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As the solar eclipse darkened skies, it made SC cash registers go ka-ching!

Beachgoers at the Isle of Palms, S.C., look up during the Aug. 21 solar eclipse. The 1.6 million travelers made it South Carolina’s largest-ever tourist event.
Beachgoers at the Isle of Palms, S.C., look up during the Aug. 21 solar eclipse. The 1.6 million travelers made it South Carolina’s largest-ever tourist event. AP

The Aug. 21 solar eclipse that crossed the heart of South Carolina, filling hotels from Greenville to Charleston, became the state’s largest tourist event on record.

About 1.6 million people traveled to or within the state to see the eclipse, the state Department of Parks, Recreation & Tourism said this week. Hotel bookings and other travel spending left an estimated $269 million economic impact.

North Carolina, where the 70-mile-wide path of total eclipse was limited to a few western counties, didn’t assess its economic impacts. State tourism statistics for August, compared to a year earlier, show that demand for hotel rooms rose 3.7 percent in the southwestern counties and 2.3 percent for other western counties.

Advance estimates had predicted that up to 2.1 million travelers would flood South Carolina highways for the eclipse.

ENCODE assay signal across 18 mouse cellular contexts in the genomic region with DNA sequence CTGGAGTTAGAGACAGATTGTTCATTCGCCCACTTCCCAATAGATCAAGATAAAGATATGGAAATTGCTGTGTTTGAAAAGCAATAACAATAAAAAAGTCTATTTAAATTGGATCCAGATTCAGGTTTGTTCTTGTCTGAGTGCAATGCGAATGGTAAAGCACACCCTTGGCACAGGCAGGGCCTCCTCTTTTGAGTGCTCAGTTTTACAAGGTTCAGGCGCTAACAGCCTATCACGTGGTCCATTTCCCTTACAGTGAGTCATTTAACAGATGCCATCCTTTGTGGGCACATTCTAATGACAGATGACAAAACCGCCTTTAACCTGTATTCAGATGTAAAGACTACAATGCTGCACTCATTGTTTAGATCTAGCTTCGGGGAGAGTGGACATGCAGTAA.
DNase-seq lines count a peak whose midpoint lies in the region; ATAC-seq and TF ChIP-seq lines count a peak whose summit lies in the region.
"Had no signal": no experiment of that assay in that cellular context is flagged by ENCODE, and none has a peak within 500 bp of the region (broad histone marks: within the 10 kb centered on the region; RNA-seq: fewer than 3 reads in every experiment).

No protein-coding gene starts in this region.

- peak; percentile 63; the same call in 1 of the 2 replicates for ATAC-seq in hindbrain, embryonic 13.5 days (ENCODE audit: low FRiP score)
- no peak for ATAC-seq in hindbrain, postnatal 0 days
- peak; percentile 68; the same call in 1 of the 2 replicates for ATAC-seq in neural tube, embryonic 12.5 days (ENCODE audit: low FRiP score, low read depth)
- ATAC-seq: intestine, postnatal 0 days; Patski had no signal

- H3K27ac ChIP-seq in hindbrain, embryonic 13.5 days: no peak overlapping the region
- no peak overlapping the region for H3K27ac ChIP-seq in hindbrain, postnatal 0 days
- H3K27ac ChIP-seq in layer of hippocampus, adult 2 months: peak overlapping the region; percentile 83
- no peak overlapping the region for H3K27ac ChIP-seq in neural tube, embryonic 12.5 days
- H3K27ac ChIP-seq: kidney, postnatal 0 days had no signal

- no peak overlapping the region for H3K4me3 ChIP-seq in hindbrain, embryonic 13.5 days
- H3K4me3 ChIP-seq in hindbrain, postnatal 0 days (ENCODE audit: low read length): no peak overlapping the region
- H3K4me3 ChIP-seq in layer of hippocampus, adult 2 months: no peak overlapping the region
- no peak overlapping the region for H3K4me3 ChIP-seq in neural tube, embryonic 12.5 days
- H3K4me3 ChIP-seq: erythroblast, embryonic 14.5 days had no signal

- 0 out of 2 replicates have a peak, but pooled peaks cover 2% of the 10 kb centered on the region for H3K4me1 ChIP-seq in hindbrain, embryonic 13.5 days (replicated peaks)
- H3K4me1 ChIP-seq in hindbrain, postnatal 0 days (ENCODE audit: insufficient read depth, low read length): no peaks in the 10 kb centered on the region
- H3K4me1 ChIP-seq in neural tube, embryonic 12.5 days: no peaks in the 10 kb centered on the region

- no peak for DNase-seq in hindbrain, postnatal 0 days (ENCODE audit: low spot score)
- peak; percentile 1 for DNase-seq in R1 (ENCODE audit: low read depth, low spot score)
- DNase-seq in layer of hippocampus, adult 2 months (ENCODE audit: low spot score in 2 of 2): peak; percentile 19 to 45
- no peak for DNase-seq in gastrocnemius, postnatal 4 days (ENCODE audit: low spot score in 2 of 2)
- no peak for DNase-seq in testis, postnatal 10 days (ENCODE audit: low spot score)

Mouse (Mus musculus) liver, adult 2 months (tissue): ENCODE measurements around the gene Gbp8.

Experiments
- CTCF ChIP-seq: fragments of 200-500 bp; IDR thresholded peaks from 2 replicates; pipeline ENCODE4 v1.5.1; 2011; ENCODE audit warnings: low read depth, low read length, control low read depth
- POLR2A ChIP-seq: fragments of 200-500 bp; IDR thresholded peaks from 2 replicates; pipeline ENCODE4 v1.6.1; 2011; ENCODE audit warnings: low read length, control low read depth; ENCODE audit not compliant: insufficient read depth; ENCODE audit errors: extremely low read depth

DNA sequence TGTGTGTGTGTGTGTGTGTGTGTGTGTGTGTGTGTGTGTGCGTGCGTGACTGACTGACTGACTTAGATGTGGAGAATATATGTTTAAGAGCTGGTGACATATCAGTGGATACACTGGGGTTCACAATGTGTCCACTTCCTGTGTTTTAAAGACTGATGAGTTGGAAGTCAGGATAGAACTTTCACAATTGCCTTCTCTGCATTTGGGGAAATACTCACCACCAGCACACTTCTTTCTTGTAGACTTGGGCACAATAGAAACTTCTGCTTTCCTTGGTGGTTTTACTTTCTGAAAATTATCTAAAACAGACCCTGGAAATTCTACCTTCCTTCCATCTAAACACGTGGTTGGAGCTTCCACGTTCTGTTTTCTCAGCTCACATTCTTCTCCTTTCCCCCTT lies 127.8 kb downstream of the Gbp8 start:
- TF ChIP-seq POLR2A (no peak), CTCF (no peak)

The South Carolina research, which combines data on hotel occupancies with other sources, found that about half the travelers moved within the state. The 800,000 from out of state came primarily from North Carolina, Georgia and Florida.

The numbers are considered conservative because they don’t include the many international visitors who came for the event.

Most visitors stayed overnight and shopped, ate and visited other attractions while there. Greenville, Columbia and Charleston hosted the most viewers.

“Typically in the third weekend in August, tourism is winding down,” Dawn Dawson-House, spokeswoman for the South Carolina parks department, told The State news site.

Instead, she said, hotel occupancy statewide was up 50 percent, state park attendance was up 400 percent, and in the path of totality, camping sites and cabins were sold out.

More than 12 million people live inside the path of totality, GreatAmericanEclipse.com reported. The site had estimated that as many as 7.4 million more would travel to see the event.

Bruce Henderson: 704-358-5051, @bhender

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